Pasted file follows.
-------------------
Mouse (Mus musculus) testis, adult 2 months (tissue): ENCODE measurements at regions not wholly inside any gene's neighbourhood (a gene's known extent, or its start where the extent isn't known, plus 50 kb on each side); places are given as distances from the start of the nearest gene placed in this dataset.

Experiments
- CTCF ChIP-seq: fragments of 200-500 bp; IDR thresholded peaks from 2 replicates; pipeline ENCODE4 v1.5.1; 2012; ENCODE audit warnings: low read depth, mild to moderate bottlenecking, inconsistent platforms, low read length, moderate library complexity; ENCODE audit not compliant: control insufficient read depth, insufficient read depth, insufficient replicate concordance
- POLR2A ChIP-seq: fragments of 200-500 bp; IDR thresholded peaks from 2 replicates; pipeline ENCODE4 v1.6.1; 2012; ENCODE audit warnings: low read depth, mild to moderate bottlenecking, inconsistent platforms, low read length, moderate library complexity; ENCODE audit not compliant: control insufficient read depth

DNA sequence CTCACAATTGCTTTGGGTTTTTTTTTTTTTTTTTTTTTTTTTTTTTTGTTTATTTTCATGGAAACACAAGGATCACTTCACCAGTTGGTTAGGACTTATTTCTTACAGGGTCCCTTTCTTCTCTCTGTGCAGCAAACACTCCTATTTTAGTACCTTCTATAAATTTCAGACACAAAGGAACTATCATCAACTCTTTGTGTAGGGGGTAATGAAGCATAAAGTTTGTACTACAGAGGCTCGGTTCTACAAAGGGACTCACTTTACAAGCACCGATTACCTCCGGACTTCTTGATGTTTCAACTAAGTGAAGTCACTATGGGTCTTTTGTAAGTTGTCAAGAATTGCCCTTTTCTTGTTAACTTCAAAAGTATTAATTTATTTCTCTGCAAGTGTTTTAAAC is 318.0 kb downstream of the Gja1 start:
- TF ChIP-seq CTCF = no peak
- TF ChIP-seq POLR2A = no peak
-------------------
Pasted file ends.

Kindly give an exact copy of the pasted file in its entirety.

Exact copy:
Mouse (Mus musculus) testis, adult 2 months (tissue): ENCODE measurements at regions not wholly inside any gene's neighbourhood (a gene's known extent, or its start where the extent isn't known, plus 50 kb on each side); places are given as distances from the start of the nearest gene placed in this dataset.

Experiments
- CTCF ChIP-seq: fragments of 200-500 bp; IDR thresholded peaks from 2 replicates; pipeline ENCODE4 v1.5.1; 2012; ENCODE audit warnings: low read depth, mild to moderate bottlenecking, inconsistent platforms, low read length, moderate library complexity; ENCODE audit not compliant: control insufficient read depth, insufficient read depth, insufficient replicate concordance
- POLR2A ChIP-seq: fragments of 200-500 bp; IDR thresholded peaks from 2 replicates; pipeline ENCODE4 v1.6.1; 2012; ENCODE audit warnings: low read depth, mild to moderate bottlenecking, inconsistent platforms, low read length, moderate library complexity; ENCODE audit not compliant: control insufficient read depth

DNA sequence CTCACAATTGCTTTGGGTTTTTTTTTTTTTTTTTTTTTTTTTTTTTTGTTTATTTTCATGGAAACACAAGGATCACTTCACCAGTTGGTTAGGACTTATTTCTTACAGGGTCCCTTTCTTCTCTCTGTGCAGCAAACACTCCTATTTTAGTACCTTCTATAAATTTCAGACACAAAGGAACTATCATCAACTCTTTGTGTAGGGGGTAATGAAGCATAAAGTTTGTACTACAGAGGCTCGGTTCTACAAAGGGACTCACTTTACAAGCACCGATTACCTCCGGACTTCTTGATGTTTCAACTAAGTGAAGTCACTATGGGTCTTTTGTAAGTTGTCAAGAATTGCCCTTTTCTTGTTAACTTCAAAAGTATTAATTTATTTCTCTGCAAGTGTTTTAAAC is 318.0 kb downstream of the Gja1 start:
- TF ChIP-seq CTCF = no peak
- TF ChIP-seq POLR2A = no peak